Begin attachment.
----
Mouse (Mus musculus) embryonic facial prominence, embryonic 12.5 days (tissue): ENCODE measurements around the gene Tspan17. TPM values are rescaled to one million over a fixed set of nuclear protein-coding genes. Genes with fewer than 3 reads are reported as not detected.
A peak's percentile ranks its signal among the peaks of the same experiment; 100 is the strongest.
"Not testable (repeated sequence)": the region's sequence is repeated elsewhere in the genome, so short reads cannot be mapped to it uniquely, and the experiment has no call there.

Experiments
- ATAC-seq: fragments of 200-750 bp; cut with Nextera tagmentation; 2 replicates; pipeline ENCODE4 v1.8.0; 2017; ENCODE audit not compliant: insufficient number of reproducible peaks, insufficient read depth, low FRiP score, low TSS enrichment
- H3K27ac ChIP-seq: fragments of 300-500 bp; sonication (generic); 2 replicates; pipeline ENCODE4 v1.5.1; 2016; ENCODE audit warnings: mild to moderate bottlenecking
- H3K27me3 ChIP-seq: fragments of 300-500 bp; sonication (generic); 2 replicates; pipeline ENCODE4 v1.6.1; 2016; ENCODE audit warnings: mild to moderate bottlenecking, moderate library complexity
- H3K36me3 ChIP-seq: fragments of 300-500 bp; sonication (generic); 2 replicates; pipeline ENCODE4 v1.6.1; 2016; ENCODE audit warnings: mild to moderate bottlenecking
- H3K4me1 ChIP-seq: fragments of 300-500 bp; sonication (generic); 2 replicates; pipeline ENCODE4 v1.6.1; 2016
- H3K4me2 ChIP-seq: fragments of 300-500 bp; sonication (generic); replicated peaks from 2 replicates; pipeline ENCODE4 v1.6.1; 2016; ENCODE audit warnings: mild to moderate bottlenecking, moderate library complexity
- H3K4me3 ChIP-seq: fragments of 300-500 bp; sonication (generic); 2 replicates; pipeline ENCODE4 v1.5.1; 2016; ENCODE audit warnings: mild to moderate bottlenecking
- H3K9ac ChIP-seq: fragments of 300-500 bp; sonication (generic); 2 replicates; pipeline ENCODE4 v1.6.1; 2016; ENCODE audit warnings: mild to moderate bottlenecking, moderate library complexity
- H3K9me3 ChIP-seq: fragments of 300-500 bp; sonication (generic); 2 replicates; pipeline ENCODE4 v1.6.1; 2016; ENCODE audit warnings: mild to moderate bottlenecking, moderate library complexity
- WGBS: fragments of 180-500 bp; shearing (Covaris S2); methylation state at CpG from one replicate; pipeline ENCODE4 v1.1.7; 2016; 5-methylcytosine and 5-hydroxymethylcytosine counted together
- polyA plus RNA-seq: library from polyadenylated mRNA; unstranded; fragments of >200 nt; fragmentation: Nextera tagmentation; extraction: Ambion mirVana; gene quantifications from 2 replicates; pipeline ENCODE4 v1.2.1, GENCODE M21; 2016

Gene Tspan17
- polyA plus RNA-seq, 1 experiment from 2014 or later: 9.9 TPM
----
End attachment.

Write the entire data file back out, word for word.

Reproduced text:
Mouse (Mus musculus) embryonic facial prominence, embryonic 12.5 days (tissue): ENCODE measurements around the gene Tspan17. TPM values are rescaled to one million over a fixed set of nuclear protein-coding genes. Genes with fewer than 3 reads are reported as not detected.
A peak's percentile ranks its signal among the peaks of the same experiment; 100 is the strongest.
"Not testable (repeated sequence)": the region's sequence is repeated elsewhere in the genome, so short reads cannot be mapped to it uniquely, and the experiment has no call there.

Experiments
- ATAC-seq: fragments of 200-750 bp; cut with Nextera tagmentation; 2 replicates; pipeline ENCODE4 v1.8.0; 2017; ENCODE audit not compliant: insufficient number of reproducible peaks, insufficient read depth, low FRiP score, low TSS enrichment
- H3K27ac ChIP-seq: fragments of 300-500 bp; sonication (generic); 2 replicates; pipeline ENCODE4 v1.5.1; 2016; ENCODE audit warnings: mild to moderate bottlenecking
- H3K27me3 ChIP-seq: fragments of 300-500 bp; sonication (generic); 2 replicates; pipeline ENCODE4 v1.6.1; 2016; ENCODE audit warnings: mild to moderate bottlenecking, moderate library complexity
- H3K36me3 ChIP-seq: fragments of 300-500 bp; sonication (generic); 2 replicates; pipeline ENCODE4 v1.6.1; 2016; ENCODE audit warnings: mild to moderate bottlenecking
- H3K4me1 ChIP-seq: fragments of 300-500 bp; sonication (generic); 2 replicates; pipeline ENCODE4 v1.6.1; 2016
- H3K4me2 ChIP-seq: fragments of 300-500 bp; sonication (generic); replicated peaks from 2 replicates; pipeline ENCODE4 v1.6.1; 2016; ENCODE audit warnings: mild to moderate bottlenecking, moderate library complexity
- H3K4me3 ChIP-seq: fragments of 300-500 bp; sonication (generic); 2 replicates; pipeline ENCODE4 v1.5.1; 2016; ENCODE audit warnings: mild to moderate bottlenecking
- H3K9ac ChIP-seq: fragments of 300-500 bp; sonication (generic); 2 replicates; pipeline ENCODE4 v1.6.1; 2016; ENCODE audit warnings: mild to moderate bottlenecking, moderate library complexity
- H3K9me3 ChIP-seq: fragments of 300-500 bp; sonication (generic); 2 replicates; pipeline ENCODE4 v1.6.1; 2016; ENCODE audit warnings: mild to moderate bottlenecking, moderate library complexity
- WGBS: fragments of 180-500 bp; shearing (Covaris S2); methylation state at CpG from one replicate; pipeline ENCODE4 v1.1.7; 2016; 5-methylcytosine and 5-hydroxymethylcytosine counted together
- polyA plus RNA-seq: library from polyadenylated mRNA; unstranded; fragments of >200 nt; fragmentation: Nextera tagmentation; extraction: Ambion mirVana; gene quantifications from 2 replicates; pipeline ENCODE4 v1.2.1, GENCODE M21; 2016

Gene Tspan17
- polyA plus RNA-seq, 1 experiment from 2014 or later: 9.9 TPM